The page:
Tips for Ordering the Perfect Cup of Coffee in Spain
If there’s one thing that Spaniards take seriously, it’s definitely their coffee! When you walk into a Spanish café you might be overwhelmed at first with all of the different variations listed on the menu. But never fear, with this handy guide you’ll be able to order a coffee in Spain just like a local!
Spanish coffee basics
The first thing that you should know about coffee in Spain is that espresso roast is king. The grounds are extremely fine, which result in a strong flavor during brewing. Espresso is a smaller serving of coffee, but still has all the caffeine and full body of flavor that you would expect from traditional drip coffee. From there, the espresso can be served in a number of ways, as we will look at further.
An interesting thing that you should know about Spanish coffee is that it often has a bitter, burned aftertaste. This is because most Spanish coffee beans are torrefacto. This means that sugar is added to the beans in the final steps of roasting. This method became popular during the Spanish Civil War to better preserve the beans, and the tradition has since stuck. Torrefacto beans make the flavor more intense and give the coffee a dark, thick appearance.
Basic coffee drinks
You can usually get a coffee at most bars, restaurants, and cafés. All of these places have the basic drinks, which usually include the following.
- Café sólo: a single shot of espresso served in a small glass. This is the drink for the coffee purist, as nothing else is added.
- Cortado: espresso with a splash of milk. The milk is usually steamed, but you can ask for cold milk to cool down your coffee for quick drinking.
- Café americano: espresso with a bit of water to dilute the flavor. It has all the caffeine of a café sólo but is less intense and easier to drink.
- Café con leche: probably the most popular coffee drink in Spain! This is espresso that fills half the cup and the rest is filled with milk. Again, typically the milk is hot unless you ask for cool or cold milk. This is Spain’s version of a latte, and is just the right size with the perfect amount of caffeine.
- Café con hielo: espresso with an ice cube. Unless you go to a specialty coffee shop, most cafés in Spain do not have iced coffee or cold brew. To get a cold coffee in Spain, café con hielo is the closest that you’ll get.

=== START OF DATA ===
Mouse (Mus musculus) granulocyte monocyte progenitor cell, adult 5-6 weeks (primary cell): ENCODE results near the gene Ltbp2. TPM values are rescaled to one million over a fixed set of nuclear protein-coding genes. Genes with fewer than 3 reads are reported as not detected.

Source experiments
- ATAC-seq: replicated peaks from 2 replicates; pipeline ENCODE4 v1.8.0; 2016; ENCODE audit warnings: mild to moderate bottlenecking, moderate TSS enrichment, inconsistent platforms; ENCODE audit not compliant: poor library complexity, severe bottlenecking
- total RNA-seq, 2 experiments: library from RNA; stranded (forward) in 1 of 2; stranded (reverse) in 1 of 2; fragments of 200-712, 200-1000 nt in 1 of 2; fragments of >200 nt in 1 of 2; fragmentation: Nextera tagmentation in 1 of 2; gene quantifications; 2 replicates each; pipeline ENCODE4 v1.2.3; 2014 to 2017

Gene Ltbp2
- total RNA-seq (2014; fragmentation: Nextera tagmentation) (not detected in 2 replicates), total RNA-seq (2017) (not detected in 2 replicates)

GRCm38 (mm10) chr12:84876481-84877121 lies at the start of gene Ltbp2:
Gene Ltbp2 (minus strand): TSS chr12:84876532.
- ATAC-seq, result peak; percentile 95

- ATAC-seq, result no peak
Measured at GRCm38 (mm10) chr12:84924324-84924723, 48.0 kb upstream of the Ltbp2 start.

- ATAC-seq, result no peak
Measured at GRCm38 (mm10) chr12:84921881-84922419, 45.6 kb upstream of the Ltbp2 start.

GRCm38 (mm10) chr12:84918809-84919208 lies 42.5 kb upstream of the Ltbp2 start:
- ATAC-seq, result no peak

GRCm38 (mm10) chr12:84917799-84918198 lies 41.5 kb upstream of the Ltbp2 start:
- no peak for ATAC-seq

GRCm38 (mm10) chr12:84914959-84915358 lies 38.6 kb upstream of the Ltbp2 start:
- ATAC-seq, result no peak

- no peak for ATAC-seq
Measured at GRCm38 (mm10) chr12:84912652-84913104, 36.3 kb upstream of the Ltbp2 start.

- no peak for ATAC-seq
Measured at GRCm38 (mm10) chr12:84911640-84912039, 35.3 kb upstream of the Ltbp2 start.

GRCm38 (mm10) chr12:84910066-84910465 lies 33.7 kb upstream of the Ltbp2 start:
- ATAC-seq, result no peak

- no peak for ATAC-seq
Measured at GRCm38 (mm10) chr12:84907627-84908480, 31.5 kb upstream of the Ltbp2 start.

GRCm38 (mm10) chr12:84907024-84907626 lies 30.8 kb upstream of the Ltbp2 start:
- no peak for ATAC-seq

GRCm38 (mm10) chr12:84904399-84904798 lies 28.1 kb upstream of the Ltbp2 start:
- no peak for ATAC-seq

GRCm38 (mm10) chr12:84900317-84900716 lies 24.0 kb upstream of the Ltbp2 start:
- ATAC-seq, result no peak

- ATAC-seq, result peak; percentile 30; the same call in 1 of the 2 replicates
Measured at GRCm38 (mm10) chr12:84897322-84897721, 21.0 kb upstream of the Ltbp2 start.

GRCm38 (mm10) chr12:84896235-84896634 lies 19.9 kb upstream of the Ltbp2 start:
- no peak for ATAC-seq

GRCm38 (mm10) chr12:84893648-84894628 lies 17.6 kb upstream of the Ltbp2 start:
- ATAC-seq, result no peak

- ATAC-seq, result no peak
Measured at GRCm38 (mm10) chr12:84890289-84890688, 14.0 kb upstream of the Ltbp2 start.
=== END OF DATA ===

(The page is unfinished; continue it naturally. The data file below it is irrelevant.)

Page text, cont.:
Now that you know the coffee basics, let’s take a look at some of the coffee drinks in Spain that are equally as good but a bit less common.
- Carajillo: espresso is the base, but no milk or water here! Instead, liquor such as Bailey’s, whiskey, or brandy is added to the coffee and served in a glass.
- Trifásico: the same as a carajillo but with a splash of milk.
- Café bombón: a real treat if you like something sweet. Instead of regular milk, condensed milk is the key ingredient here. Since the condensed milk is already pretty sweet, there’s no need to add sugar.
- Café manchado: this one can be a bit tricky, as it can have completely different meanings. Manchado means “stained” and can either mean espresso with the slightest dash of milk, or milk with a splash of espresso. Make it clear before you order to know what you’re getting!
- Café vienés: a café con leche with a healthy serving of whipped cream on top.
Other things to know about coffee in Spain
There are a few other things that you should know about coffee in Spain to help you order like a pro. You can ask for your coffee in a taza (small mug) or vaso (glass). If you want to drink your coffee quickly, it will cool down faster in the glass, as the small mug will keep it warmer longer. Also, most cafés do not prepare decaffeinated coffee. You can order it, but it is usually instant coffee that is mixed with water, milk, or both. Most importantly, having a coffee in Spain is a moment to be enjoyed during the day. This means that the locals drink their coffee at the café or bar and not on-the-go on the street. It’s one of the simple pleasures of the day to be able to enjoy your delicious coffee and relax for a moment!
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